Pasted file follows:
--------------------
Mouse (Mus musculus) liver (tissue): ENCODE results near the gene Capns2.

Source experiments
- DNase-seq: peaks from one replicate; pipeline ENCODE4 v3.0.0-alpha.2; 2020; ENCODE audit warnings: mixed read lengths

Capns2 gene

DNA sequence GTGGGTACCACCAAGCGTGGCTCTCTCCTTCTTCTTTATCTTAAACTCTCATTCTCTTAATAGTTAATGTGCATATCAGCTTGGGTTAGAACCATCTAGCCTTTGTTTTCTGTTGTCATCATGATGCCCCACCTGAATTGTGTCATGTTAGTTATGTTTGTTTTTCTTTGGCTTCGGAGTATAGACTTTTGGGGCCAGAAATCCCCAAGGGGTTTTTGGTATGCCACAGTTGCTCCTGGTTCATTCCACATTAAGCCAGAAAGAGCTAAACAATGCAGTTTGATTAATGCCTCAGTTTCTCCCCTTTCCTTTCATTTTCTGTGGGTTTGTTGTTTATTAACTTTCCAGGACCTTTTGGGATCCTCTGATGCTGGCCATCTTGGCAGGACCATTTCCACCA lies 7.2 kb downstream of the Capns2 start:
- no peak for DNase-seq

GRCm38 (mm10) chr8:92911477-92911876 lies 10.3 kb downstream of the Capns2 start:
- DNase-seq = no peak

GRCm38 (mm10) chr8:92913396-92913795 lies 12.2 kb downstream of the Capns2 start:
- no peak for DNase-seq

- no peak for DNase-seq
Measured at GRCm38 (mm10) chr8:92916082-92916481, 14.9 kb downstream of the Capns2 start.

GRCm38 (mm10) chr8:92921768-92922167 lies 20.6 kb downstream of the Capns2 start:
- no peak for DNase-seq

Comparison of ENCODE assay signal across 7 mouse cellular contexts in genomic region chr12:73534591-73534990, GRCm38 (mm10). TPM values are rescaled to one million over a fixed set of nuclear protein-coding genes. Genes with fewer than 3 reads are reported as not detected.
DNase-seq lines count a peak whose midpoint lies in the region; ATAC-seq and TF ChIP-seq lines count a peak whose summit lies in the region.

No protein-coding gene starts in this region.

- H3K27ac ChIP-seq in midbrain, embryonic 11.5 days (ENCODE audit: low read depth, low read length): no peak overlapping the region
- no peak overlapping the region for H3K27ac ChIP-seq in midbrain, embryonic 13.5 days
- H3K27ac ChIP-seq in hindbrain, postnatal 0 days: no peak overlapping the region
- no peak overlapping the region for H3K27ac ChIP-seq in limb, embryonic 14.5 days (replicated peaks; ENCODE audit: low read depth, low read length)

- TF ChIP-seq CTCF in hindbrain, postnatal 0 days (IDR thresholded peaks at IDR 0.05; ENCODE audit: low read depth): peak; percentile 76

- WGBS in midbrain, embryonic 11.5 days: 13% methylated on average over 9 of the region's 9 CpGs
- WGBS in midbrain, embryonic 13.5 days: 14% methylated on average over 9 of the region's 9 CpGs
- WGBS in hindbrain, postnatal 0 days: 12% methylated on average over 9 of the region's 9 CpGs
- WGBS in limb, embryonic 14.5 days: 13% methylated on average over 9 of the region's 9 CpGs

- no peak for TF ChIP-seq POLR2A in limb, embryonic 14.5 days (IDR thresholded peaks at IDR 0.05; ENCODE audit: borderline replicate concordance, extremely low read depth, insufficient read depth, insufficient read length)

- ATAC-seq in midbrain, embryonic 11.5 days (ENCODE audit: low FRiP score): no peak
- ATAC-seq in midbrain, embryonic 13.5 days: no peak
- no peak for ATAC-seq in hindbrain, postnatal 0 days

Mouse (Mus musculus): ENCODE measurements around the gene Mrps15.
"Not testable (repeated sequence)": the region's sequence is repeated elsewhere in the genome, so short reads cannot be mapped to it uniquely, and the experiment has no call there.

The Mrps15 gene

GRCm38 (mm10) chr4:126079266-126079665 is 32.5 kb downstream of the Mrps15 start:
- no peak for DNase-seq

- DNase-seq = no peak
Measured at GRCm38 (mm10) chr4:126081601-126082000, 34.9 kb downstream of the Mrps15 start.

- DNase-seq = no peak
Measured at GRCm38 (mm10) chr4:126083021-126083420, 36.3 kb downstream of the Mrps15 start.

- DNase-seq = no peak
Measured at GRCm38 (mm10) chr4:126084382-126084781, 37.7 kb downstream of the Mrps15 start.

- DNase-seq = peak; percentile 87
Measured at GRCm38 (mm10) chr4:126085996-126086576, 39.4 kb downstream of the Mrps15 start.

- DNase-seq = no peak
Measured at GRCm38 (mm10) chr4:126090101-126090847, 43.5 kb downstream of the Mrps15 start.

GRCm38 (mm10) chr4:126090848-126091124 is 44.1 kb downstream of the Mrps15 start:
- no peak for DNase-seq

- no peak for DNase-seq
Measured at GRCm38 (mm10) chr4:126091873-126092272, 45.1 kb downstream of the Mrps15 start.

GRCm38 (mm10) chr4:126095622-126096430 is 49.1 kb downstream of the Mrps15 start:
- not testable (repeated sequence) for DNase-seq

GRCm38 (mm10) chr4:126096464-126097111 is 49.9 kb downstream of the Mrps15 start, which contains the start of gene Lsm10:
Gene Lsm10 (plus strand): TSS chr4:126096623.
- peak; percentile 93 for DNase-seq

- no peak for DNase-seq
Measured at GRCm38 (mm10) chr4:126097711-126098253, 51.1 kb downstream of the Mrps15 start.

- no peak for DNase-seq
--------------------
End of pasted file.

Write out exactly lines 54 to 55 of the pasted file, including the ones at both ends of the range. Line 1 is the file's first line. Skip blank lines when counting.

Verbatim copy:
- peak; percentile 93 for DNase-seq

- no peak for DNase-seq